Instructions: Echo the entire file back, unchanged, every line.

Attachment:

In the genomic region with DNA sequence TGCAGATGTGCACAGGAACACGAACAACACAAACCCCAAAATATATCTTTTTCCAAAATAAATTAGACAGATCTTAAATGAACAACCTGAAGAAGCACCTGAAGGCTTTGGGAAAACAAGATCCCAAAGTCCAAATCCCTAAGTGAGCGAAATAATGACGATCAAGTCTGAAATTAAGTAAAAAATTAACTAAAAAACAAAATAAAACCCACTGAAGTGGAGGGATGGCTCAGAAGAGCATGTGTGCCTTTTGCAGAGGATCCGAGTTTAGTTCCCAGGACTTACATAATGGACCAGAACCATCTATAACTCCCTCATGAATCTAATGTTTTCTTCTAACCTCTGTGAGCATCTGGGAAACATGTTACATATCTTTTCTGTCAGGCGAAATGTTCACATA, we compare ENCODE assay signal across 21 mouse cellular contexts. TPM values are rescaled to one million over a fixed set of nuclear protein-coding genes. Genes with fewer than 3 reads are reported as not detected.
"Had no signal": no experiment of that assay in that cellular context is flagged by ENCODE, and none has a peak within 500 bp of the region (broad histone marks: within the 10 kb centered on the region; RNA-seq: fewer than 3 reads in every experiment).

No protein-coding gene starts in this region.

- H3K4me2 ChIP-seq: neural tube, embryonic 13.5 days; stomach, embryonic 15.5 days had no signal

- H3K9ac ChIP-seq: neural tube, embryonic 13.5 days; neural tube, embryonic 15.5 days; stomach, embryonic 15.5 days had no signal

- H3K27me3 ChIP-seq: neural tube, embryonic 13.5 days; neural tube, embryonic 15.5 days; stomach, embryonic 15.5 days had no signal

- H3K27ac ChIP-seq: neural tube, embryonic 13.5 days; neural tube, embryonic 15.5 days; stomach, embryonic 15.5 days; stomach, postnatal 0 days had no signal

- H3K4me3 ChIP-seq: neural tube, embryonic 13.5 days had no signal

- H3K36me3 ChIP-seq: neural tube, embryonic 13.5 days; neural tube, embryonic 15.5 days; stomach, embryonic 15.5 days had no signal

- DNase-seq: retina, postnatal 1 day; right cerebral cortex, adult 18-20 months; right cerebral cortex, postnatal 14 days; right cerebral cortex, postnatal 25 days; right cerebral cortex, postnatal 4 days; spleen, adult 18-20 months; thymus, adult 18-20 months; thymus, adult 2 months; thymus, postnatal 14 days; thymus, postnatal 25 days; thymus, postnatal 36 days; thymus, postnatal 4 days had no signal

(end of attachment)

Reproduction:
In the genomic region with DNA sequence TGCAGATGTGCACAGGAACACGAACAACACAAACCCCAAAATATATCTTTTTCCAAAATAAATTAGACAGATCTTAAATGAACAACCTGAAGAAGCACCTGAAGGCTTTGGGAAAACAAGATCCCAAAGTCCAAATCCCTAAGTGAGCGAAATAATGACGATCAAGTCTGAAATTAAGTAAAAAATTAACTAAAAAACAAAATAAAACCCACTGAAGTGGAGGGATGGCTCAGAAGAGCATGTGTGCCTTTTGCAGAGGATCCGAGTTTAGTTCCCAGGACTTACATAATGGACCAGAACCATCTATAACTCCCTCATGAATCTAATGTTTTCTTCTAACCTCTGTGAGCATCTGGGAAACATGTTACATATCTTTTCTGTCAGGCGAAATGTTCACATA, we compare ENCODE assay signal across 21 mouse cellular contexts. TPM values are rescaled to one million over a fixed set of nuclear protein-coding genes. Genes with fewer than 3 reads are reported as not detected.
"Had no signal": no experiment of that assay in that cellular context is flagged by ENCODE, and none has a peak within 500 bp of the region (broad histone marks: within the 10 kb centered on the region; RNA-seq: fewer than 3 reads in every experiment).

No protein-coding gene starts in this region.

- H3K4me2 ChIP-seq: neural tube, embryonic 13.5 days; stomach, embryonic 15.5 days had no signal

- H3K9ac ChIP-seq: neural tube, embryonic 13.5 days; neural tube, embryonic 15.5 days; stomach, embryonic 15.5 days had no signal

- H3K27me3 ChIP-seq: neural tube, embryonic 13.5 days; neural tube, embryonic 15.5 days; stomach, embryonic 15.5 days had no signal

- H3K27ac ChIP-seq: neural tube, embryonic 13.5 days; neural tube, embryonic 15.5 days; stomach, embryonic 15.5 days; stomach, postnatal 0 days had no signal

- H3K4me3 ChIP-seq: neural tube, embryonic 13.5 days had no signal

- H3K36me3 ChIP-seq: neural tube, embryonic 13.5 days; neural tube, embryonic 15.5 days; stomach, embryonic 15.5 days had no signal

- DNase-seq: retina, postnatal 1 day; right cerebral cortex, adult 18-20 months; right cerebral cortex, postnatal 14 days; right cerebral cortex, postnatal 25 days; right cerebral cortex, postnatal 4 days; spleen, adult 18-20 months; thymus, adult 18-20 months; thymus, adult 2 months; thymus, postnatal 14 days; thymus, postnatal 25 days; thymus, postnatal 36 days; thymus, postnatal 4 days had no signal